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Keats as a Reader

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posted on 2021-11-10, 10:37 authored by Paterson, Alexandra

This thesis examines the poetry of John Keats through an exploration of his attitude towards reading. Keats's reading is characterized by openness, receptivity, and crucially, response. The first chapter explores the dynamics of this by analyzing some early sonnets about his reading within the greater context of this thought as he lays it out in his letters. For Keats, the poetic process, which includes both reading and writing, is an organic one. The second chapter considers his mediated reading, looking first at the Chapman's Homer sonnet as a celebration of translation and the social reading experience. This leads into a greater exploration of Keats's friendships and sociability, which are not only fundamental to him, but which also play an important role in his reading and poetry. The chapter considers the dialogue that occurs within Keats's marginalia, with his friends, and with the books and authors he reads. This dialogue illustrates Keats's positive relationship with mediation and influence. The theatre in particular is a site of sociability and adaptation, and, for Keats it is also a platform for poetic voice. The third chapter expands on the importance of the aural experience of reading for Keats, primarily through an examination of "mistiness," a term Keats uses to describe a positive mediated reading experience in a letter to John Hamilton Reynolds. Keatsian mist is a state of mind which, while obscuring one sense -usually visual - amplifies the aural sense and imagination. The fourth chapter comprises an analysis of Keats's poetry of 1819 in order to explore questioning as a creative mode of reading, and silence as an ideal site for the growth of the creative imagination. "To Autumn" presents the culmination of Keats's reading in an affirmation of his own poetic voice.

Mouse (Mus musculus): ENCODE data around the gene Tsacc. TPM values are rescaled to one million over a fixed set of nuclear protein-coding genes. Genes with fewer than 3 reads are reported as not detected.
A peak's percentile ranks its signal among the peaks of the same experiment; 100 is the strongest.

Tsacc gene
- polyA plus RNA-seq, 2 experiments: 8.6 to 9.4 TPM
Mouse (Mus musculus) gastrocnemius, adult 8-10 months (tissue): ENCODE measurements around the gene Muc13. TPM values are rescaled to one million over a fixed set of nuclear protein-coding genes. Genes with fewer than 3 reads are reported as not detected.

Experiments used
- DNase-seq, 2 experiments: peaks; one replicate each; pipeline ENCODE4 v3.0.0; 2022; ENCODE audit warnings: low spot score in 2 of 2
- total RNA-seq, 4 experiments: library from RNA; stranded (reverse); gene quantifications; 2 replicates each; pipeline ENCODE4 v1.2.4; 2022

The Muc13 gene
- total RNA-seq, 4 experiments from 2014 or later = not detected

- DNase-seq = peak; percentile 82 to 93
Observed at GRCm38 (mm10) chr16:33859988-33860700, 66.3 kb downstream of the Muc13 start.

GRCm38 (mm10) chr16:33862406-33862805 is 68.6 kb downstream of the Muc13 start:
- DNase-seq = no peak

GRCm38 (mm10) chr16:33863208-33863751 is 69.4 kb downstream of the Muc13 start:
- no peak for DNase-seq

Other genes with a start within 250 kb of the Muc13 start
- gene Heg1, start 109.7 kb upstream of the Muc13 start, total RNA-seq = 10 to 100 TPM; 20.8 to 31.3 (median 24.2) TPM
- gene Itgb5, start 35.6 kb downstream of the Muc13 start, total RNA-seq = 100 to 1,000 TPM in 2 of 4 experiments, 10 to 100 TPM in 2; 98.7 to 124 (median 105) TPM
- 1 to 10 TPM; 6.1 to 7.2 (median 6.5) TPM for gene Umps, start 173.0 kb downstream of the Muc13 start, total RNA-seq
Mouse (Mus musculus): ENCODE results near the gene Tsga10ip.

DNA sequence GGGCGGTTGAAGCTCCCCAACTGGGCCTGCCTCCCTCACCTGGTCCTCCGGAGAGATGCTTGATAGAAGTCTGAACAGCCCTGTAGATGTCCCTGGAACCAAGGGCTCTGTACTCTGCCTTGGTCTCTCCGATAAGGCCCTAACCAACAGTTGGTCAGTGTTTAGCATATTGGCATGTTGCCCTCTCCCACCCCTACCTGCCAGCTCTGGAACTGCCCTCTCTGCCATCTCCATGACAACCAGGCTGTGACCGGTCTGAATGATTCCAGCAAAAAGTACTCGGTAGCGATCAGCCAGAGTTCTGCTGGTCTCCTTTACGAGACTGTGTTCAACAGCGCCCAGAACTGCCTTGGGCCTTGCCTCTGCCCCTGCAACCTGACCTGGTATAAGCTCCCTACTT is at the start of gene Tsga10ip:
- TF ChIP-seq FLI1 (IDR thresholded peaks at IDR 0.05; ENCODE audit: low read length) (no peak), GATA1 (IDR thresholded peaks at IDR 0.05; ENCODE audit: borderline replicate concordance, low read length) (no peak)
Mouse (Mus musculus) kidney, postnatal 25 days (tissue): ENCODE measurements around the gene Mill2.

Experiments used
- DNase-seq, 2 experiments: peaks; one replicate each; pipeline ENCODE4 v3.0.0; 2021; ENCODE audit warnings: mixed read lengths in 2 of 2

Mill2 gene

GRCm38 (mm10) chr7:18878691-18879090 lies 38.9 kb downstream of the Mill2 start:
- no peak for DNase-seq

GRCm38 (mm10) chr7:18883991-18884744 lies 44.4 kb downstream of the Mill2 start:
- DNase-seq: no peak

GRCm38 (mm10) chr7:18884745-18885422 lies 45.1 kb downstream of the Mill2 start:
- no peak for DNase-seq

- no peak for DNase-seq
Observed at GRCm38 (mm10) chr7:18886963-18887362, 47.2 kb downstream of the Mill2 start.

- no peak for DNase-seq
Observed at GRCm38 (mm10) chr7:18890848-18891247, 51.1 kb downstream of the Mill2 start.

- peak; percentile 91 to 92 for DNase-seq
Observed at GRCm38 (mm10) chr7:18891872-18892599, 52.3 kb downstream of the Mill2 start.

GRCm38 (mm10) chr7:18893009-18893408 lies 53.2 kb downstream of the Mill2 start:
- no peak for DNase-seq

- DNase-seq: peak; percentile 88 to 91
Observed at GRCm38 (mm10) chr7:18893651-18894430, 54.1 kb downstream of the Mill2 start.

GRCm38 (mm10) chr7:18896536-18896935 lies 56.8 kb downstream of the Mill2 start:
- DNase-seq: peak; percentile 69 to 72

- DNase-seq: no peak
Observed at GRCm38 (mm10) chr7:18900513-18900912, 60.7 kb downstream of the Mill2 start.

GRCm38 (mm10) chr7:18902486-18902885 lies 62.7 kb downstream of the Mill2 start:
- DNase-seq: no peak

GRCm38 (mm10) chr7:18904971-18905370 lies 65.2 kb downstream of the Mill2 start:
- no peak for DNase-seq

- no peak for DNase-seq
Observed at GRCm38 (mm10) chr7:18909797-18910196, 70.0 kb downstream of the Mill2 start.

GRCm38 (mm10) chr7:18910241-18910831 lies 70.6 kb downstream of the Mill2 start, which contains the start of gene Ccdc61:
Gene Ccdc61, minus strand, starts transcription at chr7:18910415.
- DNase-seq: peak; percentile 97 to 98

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Te Herenga Waka—Victoria University of Wellington

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Degree Grantor

Te Herenga Waka—Victoria University of Wellington

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Degree Name

Master of Arts

Victoria University of Wellington Item Type

Awarded Research Masters Thesis



Victoria University of Wellington School

School of English, Film, Theatre and Media Studies


Thomson, Heidi